PUPILS are learning how to grow and cook food for the future thanks to a star-studded new education programme.

Prince Charles’s The Prince’s Foundation has launched the project with chef Jamie Oliver and TV presenter and farmer Jimmy Doherty.

Over the course of the programme young people will have the opportunity to learn from experts in farming and cooking, including Jimmy Doherty and Jamie Oliver.

Glasgow Times: Jimmy Doherty taught workshops

The programme will engage pupils in hands-on horticulture and farming activity, including industry visits and the opportunity to explore the inner workings of factories and meeting rare breeds of animals like those reared on Jimmy’s farm.

Glasgow’s St Thomas Aquinas Secondary is one of four schools taking part in the pilot project at the charity’s Dumfries House headquarters in East Ayrshire.

Glasgow Times: Jimmy Doherty taught workshops

Jamie Oliver said: “Understanding where food comes from, how it’s grown and the impact it has on communities and the planet is so vital in helping us better understand how the food choices we make can have a positive impact on the planet.

“Combining food education and sustainability is really unique to this programme, and I have developed a series of recipes, tips and hacks to show the kids taking part how to make their food go further so they can limit food waste at home - which is not only good for the planet but it’s good for the wallet too.”

Glasgow Times: Jimmy Doherty taught workshops

Developed with The Soil Association, the Food For The Future programme will initially include 48 pupils from the four participating secondary schools - with an aspiration for it to eventually be rolled out nationally.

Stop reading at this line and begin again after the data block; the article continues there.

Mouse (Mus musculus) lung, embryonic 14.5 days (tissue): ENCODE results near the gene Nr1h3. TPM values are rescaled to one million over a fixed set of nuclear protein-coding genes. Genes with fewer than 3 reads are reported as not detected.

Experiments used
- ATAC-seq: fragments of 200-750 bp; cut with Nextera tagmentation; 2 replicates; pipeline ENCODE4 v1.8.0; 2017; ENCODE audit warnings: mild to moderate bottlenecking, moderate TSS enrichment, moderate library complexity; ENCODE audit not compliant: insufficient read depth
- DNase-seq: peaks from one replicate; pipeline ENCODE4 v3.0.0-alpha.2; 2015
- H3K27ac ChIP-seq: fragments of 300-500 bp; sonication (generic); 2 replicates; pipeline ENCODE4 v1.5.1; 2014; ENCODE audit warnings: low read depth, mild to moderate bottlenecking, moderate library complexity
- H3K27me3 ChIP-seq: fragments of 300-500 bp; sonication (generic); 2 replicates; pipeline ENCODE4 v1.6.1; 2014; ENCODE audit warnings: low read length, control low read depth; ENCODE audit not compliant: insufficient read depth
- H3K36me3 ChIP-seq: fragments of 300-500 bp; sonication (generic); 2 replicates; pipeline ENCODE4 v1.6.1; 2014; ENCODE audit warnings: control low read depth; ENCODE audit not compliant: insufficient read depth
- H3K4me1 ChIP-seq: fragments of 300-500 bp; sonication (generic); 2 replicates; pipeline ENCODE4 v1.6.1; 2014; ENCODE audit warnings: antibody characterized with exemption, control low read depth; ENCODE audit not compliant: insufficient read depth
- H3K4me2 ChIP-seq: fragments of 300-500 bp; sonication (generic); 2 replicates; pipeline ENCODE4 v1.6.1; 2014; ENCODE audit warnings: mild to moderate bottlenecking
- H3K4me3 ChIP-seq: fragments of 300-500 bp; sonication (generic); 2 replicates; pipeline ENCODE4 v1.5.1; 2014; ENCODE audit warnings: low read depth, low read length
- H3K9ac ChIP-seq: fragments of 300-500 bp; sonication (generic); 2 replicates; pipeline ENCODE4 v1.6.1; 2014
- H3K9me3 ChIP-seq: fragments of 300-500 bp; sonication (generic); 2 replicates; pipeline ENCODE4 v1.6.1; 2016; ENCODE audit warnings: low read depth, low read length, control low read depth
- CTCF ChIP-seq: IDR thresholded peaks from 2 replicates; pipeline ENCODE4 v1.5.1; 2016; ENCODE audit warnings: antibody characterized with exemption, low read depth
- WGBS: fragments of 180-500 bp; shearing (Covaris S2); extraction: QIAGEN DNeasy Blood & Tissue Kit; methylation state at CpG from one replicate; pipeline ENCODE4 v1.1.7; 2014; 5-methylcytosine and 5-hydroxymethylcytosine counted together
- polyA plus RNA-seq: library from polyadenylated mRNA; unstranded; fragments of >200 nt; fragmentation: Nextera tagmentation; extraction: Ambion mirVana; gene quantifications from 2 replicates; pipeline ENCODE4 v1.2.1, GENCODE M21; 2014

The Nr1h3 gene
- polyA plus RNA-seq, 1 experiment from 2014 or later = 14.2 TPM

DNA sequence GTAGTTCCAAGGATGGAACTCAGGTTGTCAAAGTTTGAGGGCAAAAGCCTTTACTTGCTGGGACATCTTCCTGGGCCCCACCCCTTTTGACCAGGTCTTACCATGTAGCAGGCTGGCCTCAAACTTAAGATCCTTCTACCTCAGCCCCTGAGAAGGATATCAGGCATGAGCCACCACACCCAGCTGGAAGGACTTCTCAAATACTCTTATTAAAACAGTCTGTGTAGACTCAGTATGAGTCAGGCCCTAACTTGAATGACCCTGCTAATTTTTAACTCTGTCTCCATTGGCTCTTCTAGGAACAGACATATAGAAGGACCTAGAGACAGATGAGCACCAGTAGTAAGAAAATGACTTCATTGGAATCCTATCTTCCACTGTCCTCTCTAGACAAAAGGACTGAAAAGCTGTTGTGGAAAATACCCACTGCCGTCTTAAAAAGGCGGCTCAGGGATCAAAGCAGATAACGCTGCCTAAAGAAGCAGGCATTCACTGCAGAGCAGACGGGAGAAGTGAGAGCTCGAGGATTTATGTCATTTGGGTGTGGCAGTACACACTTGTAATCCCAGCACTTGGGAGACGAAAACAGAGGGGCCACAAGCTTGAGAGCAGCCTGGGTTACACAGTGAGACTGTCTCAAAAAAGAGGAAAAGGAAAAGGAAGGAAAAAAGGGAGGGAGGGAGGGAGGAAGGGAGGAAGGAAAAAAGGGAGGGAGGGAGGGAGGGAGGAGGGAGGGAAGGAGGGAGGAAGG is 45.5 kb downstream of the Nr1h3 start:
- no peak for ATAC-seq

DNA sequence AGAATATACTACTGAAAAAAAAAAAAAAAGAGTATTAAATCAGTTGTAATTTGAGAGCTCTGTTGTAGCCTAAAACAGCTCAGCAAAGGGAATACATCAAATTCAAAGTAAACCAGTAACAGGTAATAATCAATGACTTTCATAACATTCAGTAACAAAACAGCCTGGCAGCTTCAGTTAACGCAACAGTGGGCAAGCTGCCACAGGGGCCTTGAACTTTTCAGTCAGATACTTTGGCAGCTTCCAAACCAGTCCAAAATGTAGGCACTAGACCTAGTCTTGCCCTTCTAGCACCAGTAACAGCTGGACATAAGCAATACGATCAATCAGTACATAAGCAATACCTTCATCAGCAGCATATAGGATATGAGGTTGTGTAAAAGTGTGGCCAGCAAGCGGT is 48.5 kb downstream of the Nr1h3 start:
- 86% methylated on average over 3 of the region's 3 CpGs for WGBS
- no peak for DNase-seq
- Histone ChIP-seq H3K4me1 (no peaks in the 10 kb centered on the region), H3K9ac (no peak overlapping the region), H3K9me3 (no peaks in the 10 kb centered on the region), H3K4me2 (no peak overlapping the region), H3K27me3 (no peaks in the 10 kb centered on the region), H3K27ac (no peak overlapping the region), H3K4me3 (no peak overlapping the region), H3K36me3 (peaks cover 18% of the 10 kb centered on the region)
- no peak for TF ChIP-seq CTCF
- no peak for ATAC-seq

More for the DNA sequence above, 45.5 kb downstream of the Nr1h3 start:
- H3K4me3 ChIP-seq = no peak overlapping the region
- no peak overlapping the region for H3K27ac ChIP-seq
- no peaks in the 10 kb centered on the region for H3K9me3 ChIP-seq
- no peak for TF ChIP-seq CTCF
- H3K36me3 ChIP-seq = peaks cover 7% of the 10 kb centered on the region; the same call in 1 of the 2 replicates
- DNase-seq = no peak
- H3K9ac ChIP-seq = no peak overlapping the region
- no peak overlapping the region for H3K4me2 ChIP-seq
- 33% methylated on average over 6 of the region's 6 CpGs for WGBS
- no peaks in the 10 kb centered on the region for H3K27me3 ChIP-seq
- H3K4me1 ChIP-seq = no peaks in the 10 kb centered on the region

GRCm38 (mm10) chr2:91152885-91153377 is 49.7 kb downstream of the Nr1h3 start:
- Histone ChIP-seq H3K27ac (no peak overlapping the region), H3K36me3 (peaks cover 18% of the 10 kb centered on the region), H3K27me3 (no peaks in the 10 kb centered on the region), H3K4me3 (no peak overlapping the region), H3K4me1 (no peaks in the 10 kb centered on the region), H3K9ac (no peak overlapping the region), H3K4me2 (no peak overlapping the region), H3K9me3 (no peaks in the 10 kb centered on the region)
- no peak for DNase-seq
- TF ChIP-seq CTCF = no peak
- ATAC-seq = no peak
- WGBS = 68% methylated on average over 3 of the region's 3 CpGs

The idea is to champion sustainability and combat food waste by giving young people a greater understanding of how the food system works, how it impacts the environment and how to better champion sustainable practices.

Glasgow Times: Food for the Future at Dumfries House

Jacqueline Farrell, education director for The Prince’s Foundation at Dumfries House, said: “Sustainability and nature-based learning are the common thread that runs through all the education programmes delivered by The Prince’s Foundation.

“Through our programme Food For The Future, we hope to inspire young people to think about food and waste in a completely different way.

Glasgow Times: Jimmy Doherty taught workshops

“After immersing them in the practical process and science related to food production systems from the ground up, we will challenge them to come up with their own sustainable solutions to tackling food waste before providing them with the support needed to become food champions at home, at school and in their communities.”

Young people will be given the chance to improve their skills and confidence in the kitchen with Jamie Oliver’s expertise in food education to guide them.

The programme will help equip students with the right skills to prepare a range of seasonal, nutritious dishes while minimising food waste by using ingredients creatively to make every dish go further.

Jimmy said: “Tackling food waste has never been more important than it is right now, which is why I’m proud to be collaborating with The Prince’s Foundation, Jamie Oliver and The Soil Association on this very exciting education project.

“We all have a part to play in reducing food waste - whether that be through individuals making more informed choices, supermarkets choosing to stock food with a longer shelf life or demonstrating good modelling in terms of sustainable farming and growing practices through programmes like Food For The Future.”

To celebrate the launch, Prince Charles attended an event at Dumfries House where he met Jimmy and Michaela Doherty, and teachers and pupils from Ardrossan Academy, The Robert Burns Academy, Wallace Hall Academy and St Thomas Aquinas, who are participating in the pilot.